18 Small Brown Birds (ID, Photos)

Sparrows or wrens are the most common little brown birds, but which ones have you seen?

Those little brown birds that are visiting your yard or out in the woods and fields will be identified in this guide.

These little birds are frequently seen in the United States and Canada, and if you don’t see them now, you’ll regret it later.

Furthermore, for each state, you may get a free printable picture ID for backyard birds.

18 Small Brown Birds

  1. Common Yellowthroat
  2. Song Sparrow
  3. Chipping Sparrow
  4. House Sparrow
  5. Golden-crowned Sparrow
  6. Carolina Wren
  7. White-throated Sparrow
  8. House Wren
  9. Great-crested Flycatcher
  10. Female House Finch
  11. Female Purple Finch
  12. Eastern Phoebe
  13. Pine Siskin
  14. Chestnut-backed Chickadee
  15. American Tree Sparrow
  16. Field Sparrow
  17. Female Brown-headed Cowbird
  18. Bewick’s Wren

18 Small Brown Birds

1. Common Yellowthroat

Little brown birds with long tails, Common Yellowthroats are small bright yellow birds. A black mask covers the face of the males. The yellows can be more olive in certain areas and brighter in others, depending on their location.

  • Length: 4.3-5.1 in (11-13 cm)
  • Weight: 0.3-0.3 oz (9-10 g)
  • Wingspan: 5.9-7.5 in (15-19 cm)

Except for Alaska and northern Canada, most Common Yellowthroats spend the summer breeding across North America. On the Gulf Coast and in the Pacific Southwest, some continue year-round.

They may be found in marshy or wetland regions and brushy fields throughout the spring and summer, living amid thick, intertwined vegetation.

They prefer to eat insects and may be seen in dense vegetation-covered yards.

2. Song Sparrow

In the spring and summer, song sparrows, although not as gorgeous as other backyard birds, sing nearly constantly to attract mates.

  • Length: 4.7-6.7 in (12-17 cm)
  • Weight: 0.4-1.9 oz (12-53 g)
  • Wingspan: 7.1-9.4 in (18-24 cm)

Song Sparrow is a year-round resident of the northern US. Certain varieties migrate to the southern United States after breeding in Canada.

They’re frequently seen perched on a low shrub and singing in open, shrubby, and damp environments. Backyard feeders are a common place to find them.

Beetles, caterpillars, midges, spiders, and earthworms are among the insects and plants Song Sparrows consume. Buckwheat, sunflower seeds, raspberries, wild cherries, blackberries, wheat, and rice will also be eaten by them.

By putting black oil sunflower seeds, broken maize, and nyjer on platform feeders, you may encourage more song sparrows to your yard.

3. Chipping Sparrow

The grayish belly and brown bracks of Chipping Sparrows are black-streaked, with a rusty crown and black eye line. They are slender, long-tailed birds. The hues are softer in the winter.

  • Length: 4.7-5.9 in (12-15 cm)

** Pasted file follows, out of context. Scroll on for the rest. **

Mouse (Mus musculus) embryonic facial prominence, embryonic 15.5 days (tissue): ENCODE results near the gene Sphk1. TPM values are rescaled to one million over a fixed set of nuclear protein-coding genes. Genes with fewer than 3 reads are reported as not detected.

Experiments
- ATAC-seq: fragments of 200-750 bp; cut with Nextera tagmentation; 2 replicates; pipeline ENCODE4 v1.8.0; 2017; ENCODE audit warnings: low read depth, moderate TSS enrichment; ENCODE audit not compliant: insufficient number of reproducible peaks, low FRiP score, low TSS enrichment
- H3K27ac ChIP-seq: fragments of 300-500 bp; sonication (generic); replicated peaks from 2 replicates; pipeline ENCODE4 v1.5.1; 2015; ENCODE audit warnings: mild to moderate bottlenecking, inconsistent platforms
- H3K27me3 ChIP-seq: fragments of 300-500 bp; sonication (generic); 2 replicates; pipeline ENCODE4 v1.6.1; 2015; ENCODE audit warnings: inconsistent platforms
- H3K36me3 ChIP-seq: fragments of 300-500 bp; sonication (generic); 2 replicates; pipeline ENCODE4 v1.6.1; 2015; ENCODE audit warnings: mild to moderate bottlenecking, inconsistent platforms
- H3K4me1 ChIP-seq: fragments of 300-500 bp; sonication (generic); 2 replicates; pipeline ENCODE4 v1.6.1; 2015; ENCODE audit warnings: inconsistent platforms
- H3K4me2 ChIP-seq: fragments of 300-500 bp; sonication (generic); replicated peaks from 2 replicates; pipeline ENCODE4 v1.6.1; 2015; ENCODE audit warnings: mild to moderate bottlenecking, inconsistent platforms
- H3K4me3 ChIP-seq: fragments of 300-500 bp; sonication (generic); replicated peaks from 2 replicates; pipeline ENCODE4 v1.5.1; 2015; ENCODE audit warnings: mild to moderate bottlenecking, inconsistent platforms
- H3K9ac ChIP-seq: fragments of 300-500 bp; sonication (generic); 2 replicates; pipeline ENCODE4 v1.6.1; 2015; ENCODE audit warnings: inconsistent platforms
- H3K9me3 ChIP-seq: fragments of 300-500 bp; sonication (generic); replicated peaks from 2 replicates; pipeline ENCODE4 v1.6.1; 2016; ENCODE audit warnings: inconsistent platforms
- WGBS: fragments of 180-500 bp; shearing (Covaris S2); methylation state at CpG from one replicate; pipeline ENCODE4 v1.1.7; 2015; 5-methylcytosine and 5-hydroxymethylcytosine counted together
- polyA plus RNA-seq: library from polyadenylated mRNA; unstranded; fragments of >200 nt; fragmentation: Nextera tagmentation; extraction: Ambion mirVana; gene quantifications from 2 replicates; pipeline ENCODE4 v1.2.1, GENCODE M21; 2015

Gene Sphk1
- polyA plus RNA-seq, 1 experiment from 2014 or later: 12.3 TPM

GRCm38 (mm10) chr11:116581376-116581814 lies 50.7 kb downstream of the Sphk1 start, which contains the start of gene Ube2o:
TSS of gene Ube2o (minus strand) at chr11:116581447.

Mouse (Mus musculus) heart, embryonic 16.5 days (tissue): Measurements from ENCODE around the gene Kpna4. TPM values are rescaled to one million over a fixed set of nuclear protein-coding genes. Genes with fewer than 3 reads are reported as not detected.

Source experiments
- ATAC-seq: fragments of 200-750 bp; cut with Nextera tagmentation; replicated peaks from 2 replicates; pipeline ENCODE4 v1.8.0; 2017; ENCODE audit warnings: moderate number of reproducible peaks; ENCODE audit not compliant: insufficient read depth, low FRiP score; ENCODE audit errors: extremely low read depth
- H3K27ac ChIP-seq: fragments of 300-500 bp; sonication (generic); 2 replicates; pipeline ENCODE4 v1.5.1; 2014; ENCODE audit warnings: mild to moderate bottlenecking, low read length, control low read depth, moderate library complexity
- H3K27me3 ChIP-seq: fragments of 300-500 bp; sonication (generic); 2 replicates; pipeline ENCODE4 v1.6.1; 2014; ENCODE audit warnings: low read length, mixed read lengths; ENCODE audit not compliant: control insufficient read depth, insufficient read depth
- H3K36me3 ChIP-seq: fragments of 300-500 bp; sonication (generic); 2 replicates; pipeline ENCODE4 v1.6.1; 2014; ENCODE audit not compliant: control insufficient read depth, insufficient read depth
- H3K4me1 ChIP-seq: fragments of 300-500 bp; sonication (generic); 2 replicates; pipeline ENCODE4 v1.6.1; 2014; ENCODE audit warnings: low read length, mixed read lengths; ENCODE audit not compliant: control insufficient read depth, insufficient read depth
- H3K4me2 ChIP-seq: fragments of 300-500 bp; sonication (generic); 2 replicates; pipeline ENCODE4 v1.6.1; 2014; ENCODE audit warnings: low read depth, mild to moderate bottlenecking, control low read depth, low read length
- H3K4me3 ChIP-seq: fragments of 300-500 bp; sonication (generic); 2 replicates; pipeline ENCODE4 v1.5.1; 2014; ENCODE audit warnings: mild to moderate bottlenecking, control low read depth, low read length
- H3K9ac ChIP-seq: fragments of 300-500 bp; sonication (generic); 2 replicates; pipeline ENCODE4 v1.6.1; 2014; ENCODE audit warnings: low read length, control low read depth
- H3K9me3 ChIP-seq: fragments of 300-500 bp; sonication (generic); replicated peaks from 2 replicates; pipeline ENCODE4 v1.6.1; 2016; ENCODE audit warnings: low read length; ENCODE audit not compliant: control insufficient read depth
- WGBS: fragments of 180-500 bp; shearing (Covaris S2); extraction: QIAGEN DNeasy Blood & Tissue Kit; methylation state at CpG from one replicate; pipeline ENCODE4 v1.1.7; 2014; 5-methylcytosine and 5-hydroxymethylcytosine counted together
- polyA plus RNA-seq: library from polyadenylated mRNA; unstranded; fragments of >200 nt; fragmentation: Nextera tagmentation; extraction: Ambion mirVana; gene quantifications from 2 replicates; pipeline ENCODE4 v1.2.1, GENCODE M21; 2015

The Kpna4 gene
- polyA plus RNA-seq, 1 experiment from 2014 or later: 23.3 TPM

• Weight: 0.4-0.6 oz (11-16 g)
  • Wingspan: 8.3 in (21 cm)

Before heading to Mexico and Florida for the winter, Chipping Sparrows spend their summer breeding across most of North America and Canada. In the Southern states, some are present all year.

They may be seen in small flocks on open land, and they’ll come to your yard for a variety of birdseed.

4. House Sparrow

Another imported species that has thrived is the House Sparrow, which is now one of the most widespread birds in the area.

Little brown-backed birds with black streaks and a short tail. Gray and brown heads, white cheeks, and a white neckband characterize them. Their bellies are gray in color.

  • Length: 5.9-6.7 in (15-17 cm)
  • Weight: 0.9-1.1 oz (27-30 g)
  • Wingspan: 7.5-9.8 in (19-25 cm)

House Sparrows live in all US states and down into Central America.

They may be quite domesticated and will snack out of your hand, so they may be found around houses and structures.

Grain and seed, as well as waste food, are the main foods they consume. Although they are non-native, they may be found in backyards if you do not feed them. They can be considered a pest.

Most types of birdseed, especially millet, corn, and sunflower seeds, can draw more House Sparrows to your yard feeders.

5. Golden-crowned Sparrow

The underside of Golden-crowned Sparrows is grayish-brown, and the back is streaked brown. The crown of their heads is black, while the foreskull is vivid yellow.

The colors are duller in the winter, with a brown crown and a yellow forehead that is also duller.

  • Length: 5.9-7.1 in (15-18 cm)
  • Weight: 1.1-1.2 oz (30-33 g)

Before heading to the West Coast for winter, Golden-crowned Sparrows breed in Alaska and Western Canada.

They may be seen searching for dock, sumac, and geranium seeds in weedy fields during the winter.

Apples, grapes, elderberry, and olives are some of the fruits they consume. Ants, beetles, butterflies, and termites are among the insects that eat them.

With ground feeders or plant native plants that fruit, you can attract more Golden-crowned Sparrows to your backyard.

6. Carolina Wren

The dark brown top and light brown underside of the Carolina Wren make it a retiring bird. They have a loud teakettle song with a white eyebrow stripe and an upright tail.

  • Length: 4.7-5.5 in (12-14 cm)
  • Weight: 0.6-0.8 oz (18-22 g)
  • Wingspan: 11.4 in (29 cm)

All year, Carolina Wrens can be found in the Eastern and Southeastern US.

These may be located in wooded or heavily vegetated locations, as well as at domestic feeders.